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“When you start looking at seats like Ayr, just completely forgotten about by the SNP, you go down to the south, an area that is completely forgotten about by the SNP in terms of things like infrastructure, and roads, connectivity, so it will be slightly different message in each area from the issues at play there.

“But the fundamental message is that the SNP aren't addressing those issues and we as the Scottish Conservatives will come forward with a clear alternative to show that we're focused on people’s priorities.”

Mr Hoy said the Tories are “targeting” the progress it made in 2017 when 13 MPs were returned to Westminster on 28.6 per cent of the popular vote.

He added: “That's the sort of result that we're targeting because while the election result in the rest of the UK could be tight, here in Scotland the route through could be making five, six, seven gains, possibly more.

“We're confident that we're developing the sort of policies that we can go to the electorate and say, We know you're tired of the SNP, we know the SNP have failed, but we also need to show that on the other side of the balance sheet, what the positives will be.”

The party chairman said this year was being used “to get ourselves match-fit for an election”.

Despite the SNP’s plans for independence on the rocks, Mr Hoy stressed “it would be very naive to think that Humza Yousaf is giving up on independence”.

Mr Hoy insisted that “Labour are probably taking Scotland for granted at the moment”, and suggested a deal with the SNP could be their route back to power at Westminster.

He said: “I think as the UK polls narrow, you are back to 2019 again, where the root for Keir Starmer into Downing Street could be through the deal with the SNP, which is why despite the fact that Anas Sarwar is talking tough on the Union, you had Angela Rayner the other day three times refusing to rule out not granting a Section 30 order.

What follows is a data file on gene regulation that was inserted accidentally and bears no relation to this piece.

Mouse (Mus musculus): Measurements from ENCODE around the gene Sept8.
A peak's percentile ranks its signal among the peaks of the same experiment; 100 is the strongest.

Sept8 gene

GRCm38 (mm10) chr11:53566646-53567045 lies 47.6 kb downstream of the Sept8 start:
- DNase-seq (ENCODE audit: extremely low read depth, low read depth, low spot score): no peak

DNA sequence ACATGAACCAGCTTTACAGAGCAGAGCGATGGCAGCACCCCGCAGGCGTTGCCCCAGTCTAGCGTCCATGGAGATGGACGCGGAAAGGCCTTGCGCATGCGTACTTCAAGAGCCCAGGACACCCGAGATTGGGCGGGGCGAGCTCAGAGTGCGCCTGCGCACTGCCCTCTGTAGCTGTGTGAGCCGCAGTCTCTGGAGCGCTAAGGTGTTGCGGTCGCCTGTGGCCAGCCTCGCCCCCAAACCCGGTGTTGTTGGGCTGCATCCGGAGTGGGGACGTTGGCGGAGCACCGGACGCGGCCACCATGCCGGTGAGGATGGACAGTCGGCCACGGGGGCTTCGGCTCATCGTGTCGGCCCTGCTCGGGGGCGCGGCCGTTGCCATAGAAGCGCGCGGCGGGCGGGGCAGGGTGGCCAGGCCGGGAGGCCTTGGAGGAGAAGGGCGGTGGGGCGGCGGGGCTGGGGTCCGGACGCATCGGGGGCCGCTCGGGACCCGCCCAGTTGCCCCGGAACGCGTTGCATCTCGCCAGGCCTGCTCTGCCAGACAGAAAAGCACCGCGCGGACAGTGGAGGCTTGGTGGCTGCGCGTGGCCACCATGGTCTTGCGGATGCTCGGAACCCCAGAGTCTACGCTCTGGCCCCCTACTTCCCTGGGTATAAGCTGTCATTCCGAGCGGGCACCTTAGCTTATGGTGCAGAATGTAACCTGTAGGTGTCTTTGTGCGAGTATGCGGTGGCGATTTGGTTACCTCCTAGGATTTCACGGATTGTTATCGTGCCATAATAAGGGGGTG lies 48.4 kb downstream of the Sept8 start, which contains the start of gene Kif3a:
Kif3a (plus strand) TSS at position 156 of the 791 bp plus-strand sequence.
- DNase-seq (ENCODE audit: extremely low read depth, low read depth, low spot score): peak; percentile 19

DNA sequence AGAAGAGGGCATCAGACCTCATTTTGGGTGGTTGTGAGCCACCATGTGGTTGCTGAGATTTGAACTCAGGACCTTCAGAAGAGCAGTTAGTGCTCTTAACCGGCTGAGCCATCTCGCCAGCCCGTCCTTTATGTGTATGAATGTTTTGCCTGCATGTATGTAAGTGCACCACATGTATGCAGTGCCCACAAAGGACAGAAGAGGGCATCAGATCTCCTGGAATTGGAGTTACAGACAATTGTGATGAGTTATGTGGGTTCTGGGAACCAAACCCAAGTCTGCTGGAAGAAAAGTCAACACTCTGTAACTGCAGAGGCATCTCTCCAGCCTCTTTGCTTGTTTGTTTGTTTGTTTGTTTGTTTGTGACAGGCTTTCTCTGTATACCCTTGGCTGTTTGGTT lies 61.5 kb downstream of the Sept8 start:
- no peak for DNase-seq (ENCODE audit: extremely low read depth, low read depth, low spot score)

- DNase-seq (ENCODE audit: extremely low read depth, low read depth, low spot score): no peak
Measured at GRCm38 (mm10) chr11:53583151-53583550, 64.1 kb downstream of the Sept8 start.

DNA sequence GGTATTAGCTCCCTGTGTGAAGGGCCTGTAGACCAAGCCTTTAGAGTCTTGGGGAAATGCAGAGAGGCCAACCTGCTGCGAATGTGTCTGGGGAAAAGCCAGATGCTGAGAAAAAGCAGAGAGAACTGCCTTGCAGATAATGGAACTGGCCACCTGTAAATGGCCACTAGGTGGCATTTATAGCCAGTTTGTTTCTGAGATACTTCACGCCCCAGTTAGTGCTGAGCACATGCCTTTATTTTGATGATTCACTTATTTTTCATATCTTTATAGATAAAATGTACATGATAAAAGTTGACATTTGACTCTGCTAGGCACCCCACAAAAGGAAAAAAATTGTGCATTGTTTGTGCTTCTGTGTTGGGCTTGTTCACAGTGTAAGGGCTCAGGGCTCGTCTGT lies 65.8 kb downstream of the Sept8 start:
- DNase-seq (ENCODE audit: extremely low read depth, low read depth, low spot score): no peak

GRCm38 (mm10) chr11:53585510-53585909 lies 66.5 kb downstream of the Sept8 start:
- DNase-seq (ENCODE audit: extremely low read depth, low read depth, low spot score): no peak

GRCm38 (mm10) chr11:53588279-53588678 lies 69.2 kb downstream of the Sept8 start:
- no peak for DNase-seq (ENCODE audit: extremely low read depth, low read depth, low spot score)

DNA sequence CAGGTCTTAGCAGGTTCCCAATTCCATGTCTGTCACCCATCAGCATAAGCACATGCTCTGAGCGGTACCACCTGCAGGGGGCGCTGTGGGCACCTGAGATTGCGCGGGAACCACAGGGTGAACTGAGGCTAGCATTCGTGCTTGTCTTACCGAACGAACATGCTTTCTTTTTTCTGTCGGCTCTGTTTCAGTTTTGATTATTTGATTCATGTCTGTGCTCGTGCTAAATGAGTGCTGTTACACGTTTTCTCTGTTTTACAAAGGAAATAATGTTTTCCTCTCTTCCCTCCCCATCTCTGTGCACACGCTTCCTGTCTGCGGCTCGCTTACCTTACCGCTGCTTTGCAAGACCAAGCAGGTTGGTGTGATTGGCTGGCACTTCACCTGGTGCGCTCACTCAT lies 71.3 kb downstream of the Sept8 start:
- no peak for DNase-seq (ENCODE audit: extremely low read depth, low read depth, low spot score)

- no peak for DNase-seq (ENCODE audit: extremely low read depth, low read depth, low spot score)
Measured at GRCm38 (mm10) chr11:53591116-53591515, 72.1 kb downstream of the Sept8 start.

“They are not giving honest and straightforward answers on the question of the Union.

“So we will be fighting on policy, but we'll also be pointing out we are the only credible strong whole-UK party.”

Despite confidence being high at this week’s party conference, there are suggestions of some disquiet amongst some MSPs over Mr Ross’s leadership of the Tories – sparked by comments the party leader made around tactical voting for other unionist parties at the next election.

Mr Ross has this week rowed back and clarified the comments, insisting he does not think people should vote for Labour ahead of his party – but some MSPs remain miffed, given the party has fallen behind Labour into third place in Holyrood polls.

One Tory MSP said: “With the Nats on the ropes, it’s a real chance to turn the attention on the Government’s record and be more grown up about things.

“But the tactical voting nonsense has helped nothing, it’s a huge distraction and one we didn’t need.”

Another Conservative MSP added: “I think Douglas has done a good job, particularly of late, of holding the Scottish Government to account and protecting the Union.

"But it’s probably fair to say that he has taken the party as far as he is going to be able to. He’s not going to be able to match what Ruth did for us in terms of public perception.

"It’s not clear whether anyone could do that. Maybe we need to be more honest with ourselves about that.”

Asked if the party is completely behind Mr Ross, Mr Hoy said: “Yeah, I think they are”, adding that “he's got the full support of the party behind him”.

He said: “I think in any organisation be a political organisation, business or even the media, there's always a disagreement about strategy in any organisation that is actually probably quite healthy.”